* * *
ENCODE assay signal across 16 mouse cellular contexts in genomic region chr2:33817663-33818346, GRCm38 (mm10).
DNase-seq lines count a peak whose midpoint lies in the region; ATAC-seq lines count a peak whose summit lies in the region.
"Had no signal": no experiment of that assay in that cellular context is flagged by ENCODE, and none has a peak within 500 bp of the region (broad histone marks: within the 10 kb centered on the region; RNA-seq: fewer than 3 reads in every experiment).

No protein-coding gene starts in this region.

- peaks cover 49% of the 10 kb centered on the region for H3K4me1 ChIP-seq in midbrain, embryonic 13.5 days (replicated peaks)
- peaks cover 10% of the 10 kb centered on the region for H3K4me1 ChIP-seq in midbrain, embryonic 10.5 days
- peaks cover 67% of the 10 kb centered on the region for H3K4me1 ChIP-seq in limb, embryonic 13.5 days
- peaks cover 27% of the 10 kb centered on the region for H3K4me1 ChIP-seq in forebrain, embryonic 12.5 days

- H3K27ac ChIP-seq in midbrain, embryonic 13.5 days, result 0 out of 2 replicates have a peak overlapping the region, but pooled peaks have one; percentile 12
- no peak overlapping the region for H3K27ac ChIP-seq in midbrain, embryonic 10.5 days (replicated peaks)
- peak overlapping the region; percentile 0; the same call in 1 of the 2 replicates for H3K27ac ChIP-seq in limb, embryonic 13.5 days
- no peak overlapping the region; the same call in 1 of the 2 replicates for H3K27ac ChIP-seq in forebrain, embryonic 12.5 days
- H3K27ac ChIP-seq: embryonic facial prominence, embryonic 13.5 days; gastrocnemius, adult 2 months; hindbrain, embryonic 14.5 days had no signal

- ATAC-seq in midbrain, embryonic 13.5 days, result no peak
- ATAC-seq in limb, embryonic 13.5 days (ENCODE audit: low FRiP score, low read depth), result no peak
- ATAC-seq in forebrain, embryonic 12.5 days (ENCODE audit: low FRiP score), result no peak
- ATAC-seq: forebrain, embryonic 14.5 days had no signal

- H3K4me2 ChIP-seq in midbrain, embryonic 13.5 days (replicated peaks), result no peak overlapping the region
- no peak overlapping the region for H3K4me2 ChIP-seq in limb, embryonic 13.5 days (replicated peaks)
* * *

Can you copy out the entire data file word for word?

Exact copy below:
ENCODE assay signal across 16 mouse cellular contexts in genomic region chr2:33817663-33818346, GRCm38 (mm10).
DNase-seq lines count a peak whose midpoint lies in the region; ATAC-seq lines count a peak whose summit lies in the region.
"Had no signal": no experiment of that assay in that cellular context is flagged by ENCODE, and none has a peak within 500 bp of the region (broad histone marks: within the 10 kb centered on the region; RNA-seq: fewer than 3 reads in every experiment).

No protein-coding gene starts in this region.

- peaks cover 49% of the 10 kb centered on the region for H3K4me1 ChIP-seq in midbrain, embryonic 13.5 days (replicated peaks)
- peaks cover 10% of the 10 kb centered on the region for H3K4me1 ChIP-seq in midbrain, embryonic 10.5 days
- peaks cover 67% of the 10 kb centered on the region for H3K4me1 ChIP-seq in limb, embryonic 13.5 days
- peaks cover 27% of the 10 kb centered on the region for H3K4me1 ChIP-seq in forebrain, embryonic 12.5 days

- H3K27ac ChIP-seq in midbrain, embryonic 13.5 days, result 0 out of 2 replicates have a peak overlapping the region, but pooled peaks have one; percentile 12
- no peak overlapping the region for H3K27ac ChIP-seq in midbrain, embryonic 10.5 days (replicated peaks)
- peak overlapping the region; percentile 0; the same call in 1 of the 2 replicates for H3K27ac ChIP-seq in limb, embryonic 13.5 days
- no peak overlapping the region; the same call in 1 of the 2 replicates for H3K27ac ChIP-seq in forebrain, embryonic 12.5 days
- H3K27ac ChIP-seq: embryonic facial prominence, embryonic 13.5 days; gastrocnemius, adult 2 months; hindbrain, embryonic 14.5 days had no signal

- ATAC-seq in midbrain, embryonic 13.5 days, result no peak
- ATAC-seq in limb, embryonic 13.5 days (ENCODE audit: low FRiP score, low read depth), result no peak
- ATAC-seq in forebrain, embryonic 12.5 days (ENCODE audit: low FRiP score), result no peak
- ATAC-seq: forebrain, embryonic 14.5 days had no signal

- H3K4me2 ChIP-seq in midbrain, embryonic 13.5 days (replicated peaks), result no peak overlapping the region
- no peak overlapping the region for H3K4me2 ChIP-seq in limb, embryonic 13.5 days (replicated peaks)